Unfortunately our ticketing and fares system is inherently complex and confusing. Information on official websites can be incorrect and ambiguous as you point out. So your overall confusion, and indeed that of any other passenger unfamiliar with the detailed ins and outs of our system, is completely understandable.

Fortunately the good folk of this forum are on hand to help :D (well mostly anyway!).

For what it's worth the website is probably aimed passengers who aren't splitting their tickets. While most don't, a substantial proportion do, however. the key bit of the statement you quote is the third sentence:

If delays occur while travelling, you will be allowed to take the next available train(s) to complete your journey.

And the key word in that sentence is "journey". Your journey is from Brighton to Sheffield and thus if you are delayed while travelling you will be allowed to take the next available trains(s) to complete your journey.

Your experience does highlight that the industry has an issue with how it communicates clearly and accurately to passengers, not helped of course by the complexity it itself has created.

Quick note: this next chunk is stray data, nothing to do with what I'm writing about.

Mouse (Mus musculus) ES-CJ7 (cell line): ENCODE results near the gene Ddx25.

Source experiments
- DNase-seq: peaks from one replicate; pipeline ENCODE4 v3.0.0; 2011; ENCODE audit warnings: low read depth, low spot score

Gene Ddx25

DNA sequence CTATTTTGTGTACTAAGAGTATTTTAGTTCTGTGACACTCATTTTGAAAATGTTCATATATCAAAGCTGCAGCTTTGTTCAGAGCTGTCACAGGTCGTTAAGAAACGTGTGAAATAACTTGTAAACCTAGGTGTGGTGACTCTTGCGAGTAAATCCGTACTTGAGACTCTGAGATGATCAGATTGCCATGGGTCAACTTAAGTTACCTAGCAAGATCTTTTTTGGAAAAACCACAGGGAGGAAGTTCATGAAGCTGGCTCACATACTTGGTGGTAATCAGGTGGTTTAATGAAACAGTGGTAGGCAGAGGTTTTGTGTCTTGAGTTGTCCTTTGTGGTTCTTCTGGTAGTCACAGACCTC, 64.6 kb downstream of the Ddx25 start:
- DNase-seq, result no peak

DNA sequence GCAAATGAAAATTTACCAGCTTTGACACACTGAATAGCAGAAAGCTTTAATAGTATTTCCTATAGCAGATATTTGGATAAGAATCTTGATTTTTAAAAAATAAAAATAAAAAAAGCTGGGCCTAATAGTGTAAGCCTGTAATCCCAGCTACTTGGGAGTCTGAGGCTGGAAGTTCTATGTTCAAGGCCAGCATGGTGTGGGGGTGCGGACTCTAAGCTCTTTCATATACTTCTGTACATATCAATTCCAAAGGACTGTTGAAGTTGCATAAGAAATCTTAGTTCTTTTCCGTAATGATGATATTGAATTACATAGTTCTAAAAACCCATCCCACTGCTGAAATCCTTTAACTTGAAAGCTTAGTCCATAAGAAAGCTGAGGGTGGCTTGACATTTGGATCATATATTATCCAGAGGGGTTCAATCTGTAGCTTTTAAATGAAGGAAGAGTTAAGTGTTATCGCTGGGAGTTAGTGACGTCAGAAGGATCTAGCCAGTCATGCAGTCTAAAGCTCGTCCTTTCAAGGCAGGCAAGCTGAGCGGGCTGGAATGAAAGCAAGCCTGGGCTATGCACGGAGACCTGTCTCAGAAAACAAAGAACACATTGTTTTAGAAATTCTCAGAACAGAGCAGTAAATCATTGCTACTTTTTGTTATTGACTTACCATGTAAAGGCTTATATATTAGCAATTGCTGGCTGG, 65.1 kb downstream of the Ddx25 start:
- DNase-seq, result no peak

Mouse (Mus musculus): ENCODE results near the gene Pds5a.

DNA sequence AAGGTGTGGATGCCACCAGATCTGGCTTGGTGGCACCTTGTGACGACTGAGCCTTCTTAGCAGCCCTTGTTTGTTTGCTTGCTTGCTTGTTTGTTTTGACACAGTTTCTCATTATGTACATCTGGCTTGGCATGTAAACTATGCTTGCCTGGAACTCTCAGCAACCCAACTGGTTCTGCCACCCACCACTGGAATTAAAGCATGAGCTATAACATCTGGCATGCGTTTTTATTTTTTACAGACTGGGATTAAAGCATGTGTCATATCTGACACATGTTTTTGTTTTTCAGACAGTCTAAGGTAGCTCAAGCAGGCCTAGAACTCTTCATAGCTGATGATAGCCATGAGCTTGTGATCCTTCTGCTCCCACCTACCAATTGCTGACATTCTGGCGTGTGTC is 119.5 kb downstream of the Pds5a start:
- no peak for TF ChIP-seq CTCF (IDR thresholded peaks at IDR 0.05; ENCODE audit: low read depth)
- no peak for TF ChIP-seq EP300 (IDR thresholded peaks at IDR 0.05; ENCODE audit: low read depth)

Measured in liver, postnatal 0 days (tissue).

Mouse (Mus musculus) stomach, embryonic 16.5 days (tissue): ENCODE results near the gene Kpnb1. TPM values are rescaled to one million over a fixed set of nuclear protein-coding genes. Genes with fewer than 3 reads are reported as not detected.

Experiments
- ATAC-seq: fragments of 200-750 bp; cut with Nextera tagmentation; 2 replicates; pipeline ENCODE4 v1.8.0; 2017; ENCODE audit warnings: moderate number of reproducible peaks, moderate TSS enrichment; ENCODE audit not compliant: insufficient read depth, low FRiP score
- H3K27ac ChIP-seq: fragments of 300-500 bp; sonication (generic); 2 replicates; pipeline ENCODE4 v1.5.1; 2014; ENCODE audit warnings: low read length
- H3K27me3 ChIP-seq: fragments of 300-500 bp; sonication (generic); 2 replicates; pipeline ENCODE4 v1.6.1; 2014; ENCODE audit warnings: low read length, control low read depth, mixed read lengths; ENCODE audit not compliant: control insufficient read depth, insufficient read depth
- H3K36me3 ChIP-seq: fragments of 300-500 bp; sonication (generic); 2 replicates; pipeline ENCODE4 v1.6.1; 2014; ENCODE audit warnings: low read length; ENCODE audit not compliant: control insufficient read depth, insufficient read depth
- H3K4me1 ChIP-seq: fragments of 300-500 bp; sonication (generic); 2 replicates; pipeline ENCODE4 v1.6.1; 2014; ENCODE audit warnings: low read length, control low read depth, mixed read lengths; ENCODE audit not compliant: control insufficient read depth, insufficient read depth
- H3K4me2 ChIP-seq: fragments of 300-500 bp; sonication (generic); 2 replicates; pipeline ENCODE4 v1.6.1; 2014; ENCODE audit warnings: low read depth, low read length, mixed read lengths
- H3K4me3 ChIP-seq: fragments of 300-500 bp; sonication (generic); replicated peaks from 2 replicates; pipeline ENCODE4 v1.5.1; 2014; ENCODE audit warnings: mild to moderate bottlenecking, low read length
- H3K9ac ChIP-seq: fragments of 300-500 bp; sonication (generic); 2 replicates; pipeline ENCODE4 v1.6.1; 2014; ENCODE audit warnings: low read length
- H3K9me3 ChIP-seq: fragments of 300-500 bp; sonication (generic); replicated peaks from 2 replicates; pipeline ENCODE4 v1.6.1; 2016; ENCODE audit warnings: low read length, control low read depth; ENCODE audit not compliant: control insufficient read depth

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Merseysider

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The permission in the National Rail Conditions of Carriage, condition 19b, to allow the use of two or more tickets for one journey as long as together they cover the entire journey and the train you are in calls at a station where you change from one ticket to another, does not necessarily mean that legally it would automatically be regarded as a single contract of carriage if one purchases separate tickets for each segment of the journey. Surely all the condition does is not to prohibit split ticketing. How can one prove that the tickets are linked? Some railway companies/officials may be lenient if there are delays, but surely it is AYOR.